produces over 6% of the world's rubber. It also produces most of the world's tin, the major part of which is smelted
in Singapore, and the price of tin has also slumped. The F.M. S. government depended mostly on an export duty on tin and
now it is hard up for funds. Prices have surely slumped. I understand that even Henry Ford is right up against it for cash
with which to keep his business going.
On Saturday, March 19, Mr. Figart took us to luncheon at the famous Singapore Club which overlooks the water,- I am not referring
to the tendency to consume liquors.
On Sunday Dr. Heiser and I were guests of Governor and Lady Guillemard at Government House. Government House is a veritable
palace on the top of a low hill in the midst of a moat spacious park. The Governor's aides and secretary and a few more
permanent visitors made up a luncheon party of about ten. Dr. Heiser sat on Lady Guillemard's left and I sat on the other
side. For desert we had the famous Sunday desert of Singapore,- gula Malacca, sago with syrup suggestive of palm sugar and
a milk expressed from grated fresh cocoanut poured over it. It is very good. After dinner Dr. Heiser and I talked with the
Governor on the great verandah. In front of the house soldiers guards were marching about with guns with polished fixed bayonets
and bringing their guns noisily to the ground, resting for a moment and then starting on another round,- quite impressive.
Some Indian troops mutinied in Singapore early in the war and killed a number of white people. They were finally publicly
shot, at least the ring leaders, as a warning to the other native peoples.
At four o'clock we visited Mr. Figart at hi8 home in the suburbs. The roads are beautifully kept, and there are many
fine residences about Singapore, speaking of the great profits formerly made from rubber and tin. We met Mrs. Figart and
the two children. Later Mr. Figart took us driving in his car, and we went through the beautiful botanic gardens, with their
wonderful large trees and great lawns.
In the evening Dr. and Mrs. Brooke, came to dinner with us at the hotel. I did not mention the review of his book, as you
suggested. I thought he might be a bit sensitive by now about pink corsets, or whatever color it was that he recommended
for the tropics. The music at the hotel was furnished on this evening by the orchestra from the flagship taking the Japanese
Crown Prince around the world. The Prince himself was not visible. In fact, when he came ashore to dine with the Governor
on Saturday, preparations for his reception had to be made in three places, soldier escort and all, so that assassins could
not tell where he was going to land. Even the Governor did not know at which point the landing would take place.
On Monday the Porthos sailed in and we went aboard in the evening ready for an early start the next morning. At the hotel,
before we left, Mr. Rock of the U.S. Department of Agriculture looked up Dr. Heiser and told us of his experiences collecting
Chaulmoogra oil tree seeds, in Siam and Burma. He confirmed the story of the tiger that killed three of his collectors.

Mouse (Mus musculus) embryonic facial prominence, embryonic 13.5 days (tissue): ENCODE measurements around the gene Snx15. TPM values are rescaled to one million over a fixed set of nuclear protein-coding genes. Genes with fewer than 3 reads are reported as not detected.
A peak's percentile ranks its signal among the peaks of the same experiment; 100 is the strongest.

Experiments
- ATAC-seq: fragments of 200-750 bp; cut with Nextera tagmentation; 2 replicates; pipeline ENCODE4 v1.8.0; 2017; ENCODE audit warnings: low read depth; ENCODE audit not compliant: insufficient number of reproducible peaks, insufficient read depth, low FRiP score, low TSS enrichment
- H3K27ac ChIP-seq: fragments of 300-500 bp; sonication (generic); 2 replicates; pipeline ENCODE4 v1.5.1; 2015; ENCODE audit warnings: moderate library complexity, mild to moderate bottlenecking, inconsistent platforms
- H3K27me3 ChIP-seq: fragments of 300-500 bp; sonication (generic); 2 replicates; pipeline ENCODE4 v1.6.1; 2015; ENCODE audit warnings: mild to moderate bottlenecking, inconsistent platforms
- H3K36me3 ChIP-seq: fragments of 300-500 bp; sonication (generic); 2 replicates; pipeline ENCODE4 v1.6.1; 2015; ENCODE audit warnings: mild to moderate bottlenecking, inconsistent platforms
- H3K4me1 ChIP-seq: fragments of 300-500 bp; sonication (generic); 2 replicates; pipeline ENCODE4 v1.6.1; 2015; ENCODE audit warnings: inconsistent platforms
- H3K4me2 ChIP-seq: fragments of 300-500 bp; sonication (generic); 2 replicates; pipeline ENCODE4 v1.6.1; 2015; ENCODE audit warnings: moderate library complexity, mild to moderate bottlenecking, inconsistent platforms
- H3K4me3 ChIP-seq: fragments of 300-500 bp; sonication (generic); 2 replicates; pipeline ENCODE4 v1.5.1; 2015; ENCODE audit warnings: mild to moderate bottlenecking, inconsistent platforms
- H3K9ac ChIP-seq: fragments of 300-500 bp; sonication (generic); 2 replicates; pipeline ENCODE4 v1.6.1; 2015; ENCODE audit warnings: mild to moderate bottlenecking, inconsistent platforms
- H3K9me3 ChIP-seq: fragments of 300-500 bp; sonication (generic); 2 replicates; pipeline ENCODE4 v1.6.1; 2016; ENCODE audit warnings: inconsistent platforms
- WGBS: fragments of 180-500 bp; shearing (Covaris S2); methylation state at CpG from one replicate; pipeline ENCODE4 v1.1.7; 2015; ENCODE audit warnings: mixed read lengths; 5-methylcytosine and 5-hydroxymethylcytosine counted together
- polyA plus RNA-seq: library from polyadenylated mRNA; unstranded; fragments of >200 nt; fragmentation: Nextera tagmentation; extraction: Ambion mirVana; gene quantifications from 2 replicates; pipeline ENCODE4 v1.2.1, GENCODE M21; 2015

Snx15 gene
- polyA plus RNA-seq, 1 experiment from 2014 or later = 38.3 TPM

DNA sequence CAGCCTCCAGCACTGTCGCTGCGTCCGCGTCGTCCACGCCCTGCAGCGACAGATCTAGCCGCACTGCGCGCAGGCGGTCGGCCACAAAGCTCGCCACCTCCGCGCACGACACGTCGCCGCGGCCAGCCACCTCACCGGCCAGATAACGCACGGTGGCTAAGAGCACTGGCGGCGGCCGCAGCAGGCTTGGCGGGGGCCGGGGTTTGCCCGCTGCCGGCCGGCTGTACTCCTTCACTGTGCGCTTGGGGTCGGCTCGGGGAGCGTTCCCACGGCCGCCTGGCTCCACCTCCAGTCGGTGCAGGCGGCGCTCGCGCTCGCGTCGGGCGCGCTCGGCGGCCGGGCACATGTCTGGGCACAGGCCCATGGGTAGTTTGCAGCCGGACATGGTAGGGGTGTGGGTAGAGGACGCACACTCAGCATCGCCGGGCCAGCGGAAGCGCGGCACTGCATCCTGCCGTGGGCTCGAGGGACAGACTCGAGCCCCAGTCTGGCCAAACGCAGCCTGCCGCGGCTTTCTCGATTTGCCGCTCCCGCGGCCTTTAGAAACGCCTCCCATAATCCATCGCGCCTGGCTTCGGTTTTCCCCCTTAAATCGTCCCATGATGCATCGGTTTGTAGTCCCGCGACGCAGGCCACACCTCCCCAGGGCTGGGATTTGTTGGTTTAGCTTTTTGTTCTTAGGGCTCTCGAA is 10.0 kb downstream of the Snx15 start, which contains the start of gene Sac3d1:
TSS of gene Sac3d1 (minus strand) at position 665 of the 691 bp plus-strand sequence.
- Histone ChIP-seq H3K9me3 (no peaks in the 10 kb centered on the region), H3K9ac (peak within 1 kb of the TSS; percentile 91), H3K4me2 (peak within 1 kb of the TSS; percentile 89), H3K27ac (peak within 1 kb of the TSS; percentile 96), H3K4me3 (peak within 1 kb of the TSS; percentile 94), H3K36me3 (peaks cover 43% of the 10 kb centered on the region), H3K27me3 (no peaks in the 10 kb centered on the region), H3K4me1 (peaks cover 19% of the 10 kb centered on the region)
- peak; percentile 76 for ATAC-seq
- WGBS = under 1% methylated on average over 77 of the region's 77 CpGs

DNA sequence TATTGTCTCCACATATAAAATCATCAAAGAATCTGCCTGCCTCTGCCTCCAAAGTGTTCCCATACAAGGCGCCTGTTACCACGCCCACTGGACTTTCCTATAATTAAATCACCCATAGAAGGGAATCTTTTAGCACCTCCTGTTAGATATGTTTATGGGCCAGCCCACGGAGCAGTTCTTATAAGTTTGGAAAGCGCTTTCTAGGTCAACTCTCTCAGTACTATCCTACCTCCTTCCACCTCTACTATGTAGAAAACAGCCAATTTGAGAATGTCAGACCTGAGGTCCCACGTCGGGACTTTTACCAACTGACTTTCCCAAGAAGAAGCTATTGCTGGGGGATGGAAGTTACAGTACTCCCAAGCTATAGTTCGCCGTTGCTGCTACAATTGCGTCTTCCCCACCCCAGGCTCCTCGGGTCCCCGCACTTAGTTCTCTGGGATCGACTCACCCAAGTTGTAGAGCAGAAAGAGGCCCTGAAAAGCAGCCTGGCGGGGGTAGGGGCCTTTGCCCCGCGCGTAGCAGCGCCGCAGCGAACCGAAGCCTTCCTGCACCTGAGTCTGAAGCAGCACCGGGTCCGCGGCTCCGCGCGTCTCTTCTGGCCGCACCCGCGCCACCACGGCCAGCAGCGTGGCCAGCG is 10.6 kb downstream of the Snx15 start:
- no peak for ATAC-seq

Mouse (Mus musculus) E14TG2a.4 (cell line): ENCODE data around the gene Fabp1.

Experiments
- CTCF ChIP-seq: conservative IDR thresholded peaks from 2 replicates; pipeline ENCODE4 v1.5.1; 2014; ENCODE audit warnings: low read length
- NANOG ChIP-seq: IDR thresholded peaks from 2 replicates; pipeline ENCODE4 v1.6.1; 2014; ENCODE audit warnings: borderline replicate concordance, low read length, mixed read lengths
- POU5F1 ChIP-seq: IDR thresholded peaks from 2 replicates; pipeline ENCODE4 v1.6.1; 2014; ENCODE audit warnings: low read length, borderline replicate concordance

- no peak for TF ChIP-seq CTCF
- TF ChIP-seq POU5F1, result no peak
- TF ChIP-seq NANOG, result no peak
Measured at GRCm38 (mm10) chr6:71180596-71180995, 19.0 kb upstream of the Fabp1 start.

A Chinaman tried to sell us a tigers skin while we were waiting for some prints at Kodaks, but we were not interested.
We sailed from Singapore at ten A.M. on Tuesday, March 22, on the French liner Porthos. It is a very large ship and is most
steady in the water. It is frightfully expensive. We have a large and comfortable cabin with two set bowls and running water,
a luxury on ship board. I am not crazy about the splendid French cooking, however, although Dr. Keiser, like the other Victor,
is praising it habitually. We have a meal- I don't know what they call it- from 7:30 to 8:30, and the men come down in
their pajamas. This consists of coffee and marmalade and perhaps a little fruit, and a slice of cold ham if you want it.
At 11:30 they have breakfast which is almost identical with dinner and consists of an interminable series of meat course being
served as a separate course. Dinner is at 7 and tea at 4. The French certainly live to eat. They talk of Americans and
Australians being meat eaters, but I have never seen anything to compare with the compulsory proteid rations of this French
boat and the French Hotel in Bangkok and Raffles. They at least had porridge for revolters at Raffles. Then, the French seem
to fry most everything and to let the French fried potatoes soak in grease until tepid. I shall be glad to get back to your
good old American cooking, with British cooking as a second choice. We had pressed meat with pickles, stew, chops, and duck
curry as four successive courses for breakfast this morning. We are undergoing a partial starvation for carbohydrates.
I suppose the free red wine puts a rosy tint on the diet for those who make the most of it.
We are having a wonderfully smooth trip. So far we have been sheltered by the island of Sumatra, and the ship kept an even
keel. We have just left the end of Sumatra behind us on the left and now you could tell that you were at sea by the very
alight, almost imperceptible roll.
We have changed our course and are headed almost due west toward Ceylon. We expect to reach Colombo on the 28th, and I hope
to get passage on the Orsova for Freemantle on the 11th of April. I shall keep in touch with the American Consul as I am
anxious to get the news from you without any delay. Do take good care of yourself. With much love,